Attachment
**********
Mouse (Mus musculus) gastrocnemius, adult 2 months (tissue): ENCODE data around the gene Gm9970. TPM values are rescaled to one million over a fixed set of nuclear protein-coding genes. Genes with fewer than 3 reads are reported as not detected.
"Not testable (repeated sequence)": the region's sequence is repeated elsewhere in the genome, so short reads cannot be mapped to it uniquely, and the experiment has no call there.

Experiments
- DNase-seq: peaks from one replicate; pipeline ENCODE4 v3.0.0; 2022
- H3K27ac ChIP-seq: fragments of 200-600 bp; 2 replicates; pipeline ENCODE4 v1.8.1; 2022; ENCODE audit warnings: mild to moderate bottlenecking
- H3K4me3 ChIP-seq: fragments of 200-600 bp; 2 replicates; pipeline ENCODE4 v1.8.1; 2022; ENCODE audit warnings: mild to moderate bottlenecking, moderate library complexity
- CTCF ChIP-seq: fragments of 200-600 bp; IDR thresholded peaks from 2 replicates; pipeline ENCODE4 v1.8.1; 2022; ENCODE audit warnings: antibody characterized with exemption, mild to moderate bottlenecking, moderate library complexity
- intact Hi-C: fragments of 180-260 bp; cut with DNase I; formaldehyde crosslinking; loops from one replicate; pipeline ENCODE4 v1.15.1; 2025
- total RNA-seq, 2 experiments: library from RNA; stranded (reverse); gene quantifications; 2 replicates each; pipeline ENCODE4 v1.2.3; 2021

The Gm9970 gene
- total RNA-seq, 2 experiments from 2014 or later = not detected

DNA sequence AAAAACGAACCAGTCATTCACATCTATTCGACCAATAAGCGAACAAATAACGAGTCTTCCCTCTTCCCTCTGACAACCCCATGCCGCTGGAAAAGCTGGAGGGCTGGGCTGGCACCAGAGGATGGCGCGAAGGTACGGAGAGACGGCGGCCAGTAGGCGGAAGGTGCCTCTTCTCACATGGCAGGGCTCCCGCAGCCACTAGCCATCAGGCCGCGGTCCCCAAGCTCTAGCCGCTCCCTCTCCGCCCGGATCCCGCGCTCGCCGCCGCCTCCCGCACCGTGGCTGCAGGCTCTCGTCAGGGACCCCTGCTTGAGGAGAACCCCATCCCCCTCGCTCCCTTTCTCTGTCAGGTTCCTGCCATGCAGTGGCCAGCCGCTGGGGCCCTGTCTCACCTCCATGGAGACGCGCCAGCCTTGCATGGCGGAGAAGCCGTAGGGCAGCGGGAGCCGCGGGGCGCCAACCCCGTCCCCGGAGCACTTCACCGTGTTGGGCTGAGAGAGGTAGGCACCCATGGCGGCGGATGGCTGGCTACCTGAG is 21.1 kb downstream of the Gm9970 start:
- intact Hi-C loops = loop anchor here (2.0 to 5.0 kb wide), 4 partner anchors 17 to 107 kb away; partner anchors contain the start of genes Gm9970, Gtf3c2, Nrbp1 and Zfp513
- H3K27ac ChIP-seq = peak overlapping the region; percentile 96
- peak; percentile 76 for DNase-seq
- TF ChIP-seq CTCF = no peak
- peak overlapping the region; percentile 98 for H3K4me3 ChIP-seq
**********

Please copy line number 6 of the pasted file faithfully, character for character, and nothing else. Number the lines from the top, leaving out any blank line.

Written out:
- H3K4me3 ChIP-seq: fragments of 200-600 bp; 2 replicates; pipeline ENCODE4 v1.8.1; 2022; ENCODE audit warnings: mild to moderate bottlenecking, moderate library complexity